But the local rates are on top of the state's 6.15 percent sales levy, which means there's not much room for Salina to find more revenue that way, Gage said.
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"We are starting to feel the repercussions of the strong dialogue around the state budget," Gage said. "If the state begins relying more on sales tax, that takes away sales tax to a degree as a tool for cities and counties. Maybe not legally, but practically — again that's either going to put pressure on property taxes or pressure to make service cuts. So that starts to disrupt the system."
Gage said lower income taxes can help lure businesses to relocate or spur existing ones to expand. But there are other factors that determine business growth.
"Location of your community is a pretty big factor. And labor availability — that's huge. Ask your businesses. Having people with the skill sets...if you don't have that, you're going to have a hard time getting a business that needs that to come to your community."
Sen. Jim Denning, an Overland Park Republican was in the audience. He told KHI News Service that it wasn't clear to him whether raising property taxes was necessarily a bad thing.
"Is there really a difference between taking Johnson County's money and spreading it out to the state or keeping it in county? What's better? The argument of the state has been that it's better to spread Johnson County's money out west," Denning said.
"But the gentleman from Ulysess admitted — and I've heard it many times — that they're not taxing their most valuable asset (farm land) enough. So maybe that would equalize things. Start taxing their most valuable asset to pay some of the bills. But I just don't have my arms around that yet," he said.
Denning said he didn't expect Johnson County would make deep cuts in public services but that other areas of the state might.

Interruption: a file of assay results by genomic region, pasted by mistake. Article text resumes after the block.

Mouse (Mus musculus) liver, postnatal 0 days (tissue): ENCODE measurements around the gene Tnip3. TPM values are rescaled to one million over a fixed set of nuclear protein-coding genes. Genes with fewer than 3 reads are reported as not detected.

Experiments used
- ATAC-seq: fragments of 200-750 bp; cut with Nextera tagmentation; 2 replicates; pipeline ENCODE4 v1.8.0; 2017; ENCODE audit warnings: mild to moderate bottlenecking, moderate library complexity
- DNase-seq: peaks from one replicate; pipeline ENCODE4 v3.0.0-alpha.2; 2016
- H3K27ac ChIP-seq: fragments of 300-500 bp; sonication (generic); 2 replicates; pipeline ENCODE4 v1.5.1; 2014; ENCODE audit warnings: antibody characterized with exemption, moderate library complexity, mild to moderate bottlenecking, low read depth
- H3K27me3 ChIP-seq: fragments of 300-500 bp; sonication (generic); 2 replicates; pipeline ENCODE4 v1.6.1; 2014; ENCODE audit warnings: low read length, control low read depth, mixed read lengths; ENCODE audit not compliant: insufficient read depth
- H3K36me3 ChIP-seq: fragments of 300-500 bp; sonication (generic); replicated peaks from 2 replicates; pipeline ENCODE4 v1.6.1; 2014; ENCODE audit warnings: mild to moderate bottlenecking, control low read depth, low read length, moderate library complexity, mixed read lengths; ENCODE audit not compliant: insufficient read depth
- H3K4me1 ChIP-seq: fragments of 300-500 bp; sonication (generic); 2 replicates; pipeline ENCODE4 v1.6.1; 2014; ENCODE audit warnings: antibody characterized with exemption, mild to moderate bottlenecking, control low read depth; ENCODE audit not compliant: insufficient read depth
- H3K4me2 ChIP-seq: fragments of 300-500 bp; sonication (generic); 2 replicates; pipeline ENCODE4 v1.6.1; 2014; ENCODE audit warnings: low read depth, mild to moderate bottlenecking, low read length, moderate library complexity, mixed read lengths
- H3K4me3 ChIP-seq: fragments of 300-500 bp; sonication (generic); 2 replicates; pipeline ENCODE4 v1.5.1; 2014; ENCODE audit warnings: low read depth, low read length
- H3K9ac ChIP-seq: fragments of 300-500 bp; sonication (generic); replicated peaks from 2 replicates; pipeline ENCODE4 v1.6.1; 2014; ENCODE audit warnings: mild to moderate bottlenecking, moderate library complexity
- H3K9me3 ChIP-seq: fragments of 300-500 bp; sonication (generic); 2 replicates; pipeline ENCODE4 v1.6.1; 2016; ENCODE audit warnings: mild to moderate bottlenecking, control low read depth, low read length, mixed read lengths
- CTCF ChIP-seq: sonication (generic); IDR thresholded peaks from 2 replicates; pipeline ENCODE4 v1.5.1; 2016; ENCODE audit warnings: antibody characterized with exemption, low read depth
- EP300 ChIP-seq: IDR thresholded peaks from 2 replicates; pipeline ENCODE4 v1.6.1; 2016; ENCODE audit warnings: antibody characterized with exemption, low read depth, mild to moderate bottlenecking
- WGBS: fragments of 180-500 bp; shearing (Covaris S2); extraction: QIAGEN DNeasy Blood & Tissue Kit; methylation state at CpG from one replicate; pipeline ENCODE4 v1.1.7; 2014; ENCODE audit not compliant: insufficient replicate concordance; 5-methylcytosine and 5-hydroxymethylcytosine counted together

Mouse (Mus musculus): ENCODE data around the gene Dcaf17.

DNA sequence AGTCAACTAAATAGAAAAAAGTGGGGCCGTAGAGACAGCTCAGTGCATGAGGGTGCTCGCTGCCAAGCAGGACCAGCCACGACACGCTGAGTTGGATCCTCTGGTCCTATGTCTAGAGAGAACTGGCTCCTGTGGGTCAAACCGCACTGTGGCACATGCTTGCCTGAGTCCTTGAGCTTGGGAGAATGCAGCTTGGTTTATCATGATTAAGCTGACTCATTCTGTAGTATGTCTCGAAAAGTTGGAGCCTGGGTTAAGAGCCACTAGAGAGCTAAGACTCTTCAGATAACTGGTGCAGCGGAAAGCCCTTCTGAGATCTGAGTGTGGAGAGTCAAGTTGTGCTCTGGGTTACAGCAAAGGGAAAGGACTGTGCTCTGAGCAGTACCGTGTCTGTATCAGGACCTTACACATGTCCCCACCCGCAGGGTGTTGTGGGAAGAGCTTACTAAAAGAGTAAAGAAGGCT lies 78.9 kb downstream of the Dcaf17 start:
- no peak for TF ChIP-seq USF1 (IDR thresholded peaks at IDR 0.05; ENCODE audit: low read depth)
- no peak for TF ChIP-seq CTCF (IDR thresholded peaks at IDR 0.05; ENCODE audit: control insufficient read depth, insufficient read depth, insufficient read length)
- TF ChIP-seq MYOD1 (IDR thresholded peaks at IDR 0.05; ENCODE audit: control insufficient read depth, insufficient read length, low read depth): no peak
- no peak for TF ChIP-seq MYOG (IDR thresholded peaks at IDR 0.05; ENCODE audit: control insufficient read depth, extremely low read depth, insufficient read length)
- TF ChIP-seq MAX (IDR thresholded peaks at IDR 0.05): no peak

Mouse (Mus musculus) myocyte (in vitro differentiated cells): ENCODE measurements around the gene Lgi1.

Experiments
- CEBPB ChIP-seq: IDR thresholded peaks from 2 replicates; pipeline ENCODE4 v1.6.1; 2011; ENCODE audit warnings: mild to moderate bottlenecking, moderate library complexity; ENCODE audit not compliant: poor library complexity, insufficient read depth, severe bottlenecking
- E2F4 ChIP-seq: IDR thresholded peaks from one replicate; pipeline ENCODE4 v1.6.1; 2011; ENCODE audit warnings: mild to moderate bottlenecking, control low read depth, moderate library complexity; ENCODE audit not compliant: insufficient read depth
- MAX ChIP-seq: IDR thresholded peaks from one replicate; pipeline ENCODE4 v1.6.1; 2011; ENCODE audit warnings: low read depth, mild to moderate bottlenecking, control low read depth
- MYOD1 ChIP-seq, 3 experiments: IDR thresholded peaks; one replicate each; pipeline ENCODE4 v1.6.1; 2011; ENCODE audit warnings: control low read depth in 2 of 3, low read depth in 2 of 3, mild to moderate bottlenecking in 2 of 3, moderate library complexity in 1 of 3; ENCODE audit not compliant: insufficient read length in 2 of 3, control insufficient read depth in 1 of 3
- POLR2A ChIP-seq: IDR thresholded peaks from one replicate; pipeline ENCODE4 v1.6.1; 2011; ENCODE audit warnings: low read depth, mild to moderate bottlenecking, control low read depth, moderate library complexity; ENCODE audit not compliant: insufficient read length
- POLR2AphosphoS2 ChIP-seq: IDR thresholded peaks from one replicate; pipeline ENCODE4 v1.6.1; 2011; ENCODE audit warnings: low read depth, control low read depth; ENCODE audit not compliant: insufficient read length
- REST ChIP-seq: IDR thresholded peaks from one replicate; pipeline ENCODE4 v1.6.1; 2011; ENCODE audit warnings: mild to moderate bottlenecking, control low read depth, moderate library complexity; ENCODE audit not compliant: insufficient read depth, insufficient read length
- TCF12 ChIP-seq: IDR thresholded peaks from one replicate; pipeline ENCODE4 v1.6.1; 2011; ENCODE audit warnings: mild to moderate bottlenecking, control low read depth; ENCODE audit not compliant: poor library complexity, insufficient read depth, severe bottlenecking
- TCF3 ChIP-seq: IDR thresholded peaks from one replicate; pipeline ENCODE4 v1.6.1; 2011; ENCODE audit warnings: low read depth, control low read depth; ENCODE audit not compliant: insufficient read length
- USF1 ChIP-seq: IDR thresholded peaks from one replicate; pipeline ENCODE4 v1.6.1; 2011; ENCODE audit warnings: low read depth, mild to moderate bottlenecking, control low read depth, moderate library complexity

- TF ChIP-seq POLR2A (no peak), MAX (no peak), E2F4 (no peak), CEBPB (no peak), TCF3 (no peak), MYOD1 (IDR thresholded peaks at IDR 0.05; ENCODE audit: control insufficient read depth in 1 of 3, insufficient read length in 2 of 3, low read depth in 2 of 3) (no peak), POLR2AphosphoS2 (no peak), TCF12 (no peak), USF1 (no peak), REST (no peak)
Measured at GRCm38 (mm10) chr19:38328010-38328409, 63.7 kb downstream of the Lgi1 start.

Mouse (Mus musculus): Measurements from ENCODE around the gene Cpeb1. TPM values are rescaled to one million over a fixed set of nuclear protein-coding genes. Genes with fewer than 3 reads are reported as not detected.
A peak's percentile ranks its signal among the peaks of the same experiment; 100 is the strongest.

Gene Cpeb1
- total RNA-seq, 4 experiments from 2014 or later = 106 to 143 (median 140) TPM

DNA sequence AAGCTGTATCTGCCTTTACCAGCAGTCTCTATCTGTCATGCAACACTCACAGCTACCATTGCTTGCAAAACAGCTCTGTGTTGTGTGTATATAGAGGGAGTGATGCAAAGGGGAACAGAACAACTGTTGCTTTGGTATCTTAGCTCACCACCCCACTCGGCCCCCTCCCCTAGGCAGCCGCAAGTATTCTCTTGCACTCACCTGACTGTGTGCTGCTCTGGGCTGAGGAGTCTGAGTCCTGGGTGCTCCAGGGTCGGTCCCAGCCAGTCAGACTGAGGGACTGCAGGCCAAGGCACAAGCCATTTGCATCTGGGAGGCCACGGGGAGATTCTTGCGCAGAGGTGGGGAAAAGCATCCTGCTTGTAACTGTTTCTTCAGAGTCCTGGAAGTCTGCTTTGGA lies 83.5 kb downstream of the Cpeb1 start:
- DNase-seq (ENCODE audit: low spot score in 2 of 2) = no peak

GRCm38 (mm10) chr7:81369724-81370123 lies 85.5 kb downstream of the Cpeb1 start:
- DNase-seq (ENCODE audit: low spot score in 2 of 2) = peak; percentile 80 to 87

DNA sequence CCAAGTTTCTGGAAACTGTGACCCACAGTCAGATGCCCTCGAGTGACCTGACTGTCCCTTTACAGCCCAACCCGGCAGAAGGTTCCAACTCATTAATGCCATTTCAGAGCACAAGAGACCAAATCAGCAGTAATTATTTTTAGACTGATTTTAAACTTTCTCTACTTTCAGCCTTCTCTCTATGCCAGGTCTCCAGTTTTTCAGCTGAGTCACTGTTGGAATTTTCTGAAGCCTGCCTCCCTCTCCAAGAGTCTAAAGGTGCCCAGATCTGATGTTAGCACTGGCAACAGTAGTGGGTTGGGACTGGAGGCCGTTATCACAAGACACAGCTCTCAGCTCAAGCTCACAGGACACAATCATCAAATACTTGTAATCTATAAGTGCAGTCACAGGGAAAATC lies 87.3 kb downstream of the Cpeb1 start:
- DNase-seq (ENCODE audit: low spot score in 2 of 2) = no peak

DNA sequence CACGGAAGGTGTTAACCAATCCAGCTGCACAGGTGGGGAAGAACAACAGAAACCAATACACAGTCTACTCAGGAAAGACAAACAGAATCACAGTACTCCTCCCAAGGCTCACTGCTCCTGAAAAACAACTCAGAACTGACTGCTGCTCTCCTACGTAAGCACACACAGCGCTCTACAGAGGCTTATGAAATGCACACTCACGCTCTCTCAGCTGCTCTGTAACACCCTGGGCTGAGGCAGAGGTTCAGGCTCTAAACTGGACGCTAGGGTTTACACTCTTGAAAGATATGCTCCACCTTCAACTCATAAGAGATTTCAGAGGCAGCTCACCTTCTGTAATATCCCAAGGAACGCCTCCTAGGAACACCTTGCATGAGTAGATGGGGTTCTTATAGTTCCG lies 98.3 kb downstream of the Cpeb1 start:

"We're not going to have weeds and bad schools in Johnson County. That won't happen. The quality of life will continue to improve and we'll pay for it. But will Wyandotte or western Kansas? I don't know. I'm walking away from this conference with more questions than answers. But that's really why I came today."
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Sally Cauble, vice chair of the Kansas State Board of Education, spoke via video conference in Ulysses.
She said that shifting more of the tax burden to local governments makes them compete for tax dollars that support public schools.
"These situations create great disparities in educational opportunity that depend upon your zip code, exactly the opposite of what we believe is best for students in our state," Cauble said.
John Heim, executive director of the Kansas Association of School Boards, said that the income tax cuts would inevitably lead to higher property tax rates in more rural areas.
For example, Baxter Springs and Ulysses have about the same size school districts, he said. But Baxter Springs' tax base is less than half that of Ulysses.
In the past, "the state has said 'We'll help Baxter Springs because they don't have the ability to raise money like Ulysses does or like Shawnee Mission does," Heim said.
But in recent years, the state has "cut that aid that goes to those districts. That's about 80 percent of school districts in Kansas that are having their aid cut. So what's that got to do to property taxes? That causes property taxes to go up."